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Alumni Impact Highlight - Dr Camille Goodman

12 April 2021
Dr Camille Goodman’s PhD focused on the nature and extent of coastal state jurisdiction over living resources in exclusive economic zones.

Camille’s research explores international fisheries law and State maritime jurisdiction in the Pacific region. Her work is internationally acclaimed by academics and practitioners alike, and has been cited at the International Tribunal for the Law of the Sea. Camille is regularly called upon to provide guidance to governments, academics and practitioners on legal rights in fisheries actions, and to conduct capacity building activities around the region.

Camille Goodman has worked at the Attorney-General’s Department across a wide range of public international law issues as a litigator and legal adviser since 2005.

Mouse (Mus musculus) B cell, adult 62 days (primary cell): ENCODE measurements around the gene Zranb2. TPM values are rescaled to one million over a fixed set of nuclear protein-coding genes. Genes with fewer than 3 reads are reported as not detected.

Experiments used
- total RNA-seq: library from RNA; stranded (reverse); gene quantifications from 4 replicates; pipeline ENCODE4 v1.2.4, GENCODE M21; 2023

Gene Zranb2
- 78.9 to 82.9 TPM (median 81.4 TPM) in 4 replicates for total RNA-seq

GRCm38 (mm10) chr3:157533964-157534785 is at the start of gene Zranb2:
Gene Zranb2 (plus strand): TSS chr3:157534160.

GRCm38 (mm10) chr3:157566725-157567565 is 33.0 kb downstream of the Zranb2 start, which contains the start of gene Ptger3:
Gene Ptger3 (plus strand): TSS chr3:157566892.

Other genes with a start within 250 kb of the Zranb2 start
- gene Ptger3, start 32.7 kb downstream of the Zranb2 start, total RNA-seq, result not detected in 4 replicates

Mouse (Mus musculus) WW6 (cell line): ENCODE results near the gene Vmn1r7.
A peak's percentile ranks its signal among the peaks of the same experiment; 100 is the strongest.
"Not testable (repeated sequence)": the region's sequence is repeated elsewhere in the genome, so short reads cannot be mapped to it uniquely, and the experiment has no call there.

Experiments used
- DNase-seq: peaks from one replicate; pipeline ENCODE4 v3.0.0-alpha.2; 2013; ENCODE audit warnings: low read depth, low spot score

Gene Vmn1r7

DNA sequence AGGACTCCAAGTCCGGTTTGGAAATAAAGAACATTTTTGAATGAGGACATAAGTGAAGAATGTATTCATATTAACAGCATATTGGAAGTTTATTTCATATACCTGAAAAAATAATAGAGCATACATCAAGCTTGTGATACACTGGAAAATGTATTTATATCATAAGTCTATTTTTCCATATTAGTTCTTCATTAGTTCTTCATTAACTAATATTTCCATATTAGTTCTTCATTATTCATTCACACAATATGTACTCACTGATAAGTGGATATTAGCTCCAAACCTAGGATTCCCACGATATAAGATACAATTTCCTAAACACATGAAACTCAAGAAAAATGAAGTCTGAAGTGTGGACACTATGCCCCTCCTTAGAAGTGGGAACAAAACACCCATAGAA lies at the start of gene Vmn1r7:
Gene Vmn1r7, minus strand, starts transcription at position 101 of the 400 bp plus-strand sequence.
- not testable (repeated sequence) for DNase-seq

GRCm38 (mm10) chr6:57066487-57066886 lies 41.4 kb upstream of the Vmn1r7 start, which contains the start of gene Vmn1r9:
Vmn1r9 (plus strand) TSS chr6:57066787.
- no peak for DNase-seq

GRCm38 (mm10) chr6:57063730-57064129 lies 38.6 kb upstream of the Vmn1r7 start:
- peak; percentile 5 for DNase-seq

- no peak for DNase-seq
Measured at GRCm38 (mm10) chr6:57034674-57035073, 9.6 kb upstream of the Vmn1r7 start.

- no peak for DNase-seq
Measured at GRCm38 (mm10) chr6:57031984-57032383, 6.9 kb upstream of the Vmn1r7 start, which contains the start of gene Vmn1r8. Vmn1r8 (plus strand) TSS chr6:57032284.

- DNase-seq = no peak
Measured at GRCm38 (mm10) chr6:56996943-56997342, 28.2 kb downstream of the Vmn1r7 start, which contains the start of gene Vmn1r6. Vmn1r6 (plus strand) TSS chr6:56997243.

Specifically, Camille has worked directly on Australia’s legal response to international fisheries and maritime law and as a practitioner has constantly sought to understand maritime jurisdiction in a systemic way.

Camille’s research journey began unofficially in 2011 when, in traditional 21st century scholarly fashion, Camille etched a simple question in the Notes in her iPhone:

What can coastal states do with their jurisdiction?

In the years to come, Camille would see this question develop into internationally acclaimed research that would spark a new conversation about how to appropriately conceptualise international fisheries law and State maritime jurisdictions in the Pacific region.

“Pacific nations, when faced with the pressure of powerful States like China or Japan wanting access to rich fishing grounds, collaborate and collectively set their jurisdictions so as to prevent said countries playing them against each other for better yields”.